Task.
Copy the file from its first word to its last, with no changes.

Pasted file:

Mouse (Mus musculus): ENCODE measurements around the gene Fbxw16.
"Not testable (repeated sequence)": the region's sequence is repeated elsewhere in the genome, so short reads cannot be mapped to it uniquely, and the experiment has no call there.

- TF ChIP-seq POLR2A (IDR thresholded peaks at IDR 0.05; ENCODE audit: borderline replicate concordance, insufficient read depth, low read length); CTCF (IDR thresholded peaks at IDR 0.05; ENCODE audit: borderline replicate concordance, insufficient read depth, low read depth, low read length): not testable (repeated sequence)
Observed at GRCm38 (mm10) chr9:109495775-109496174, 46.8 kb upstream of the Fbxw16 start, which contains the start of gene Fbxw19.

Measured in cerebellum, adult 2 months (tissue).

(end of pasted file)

Mouse (Mus musculus): ENCODE measurements around the gene Fbxw16.
"Not testable (repeated sequence)": the region's sequence is repeated elsewhere in the genome, so short reads cannot be mapped to it uniquely, and the experiment has no call there.

- TF ChIP-seq POLR2A (IDR thresholded peaks at IDR 0.05; ENCODE audit: borderline replicate concordance, insufficient read depth, low read length); CTCF (IDR thresholded peaks at IDR 0.05; ENCODE audit: borderline replicate concordance, insufficient read depth, low read depth, low read length): not testable (repeated sequence)
Observed at GRCm38 (mm10) chr9:109495775-109496174, 46.8 kb upstream of the Fbxw16 start, which contains the start of gene Fbxw19.

Measured in cerebellum, adult 2 months (tissue).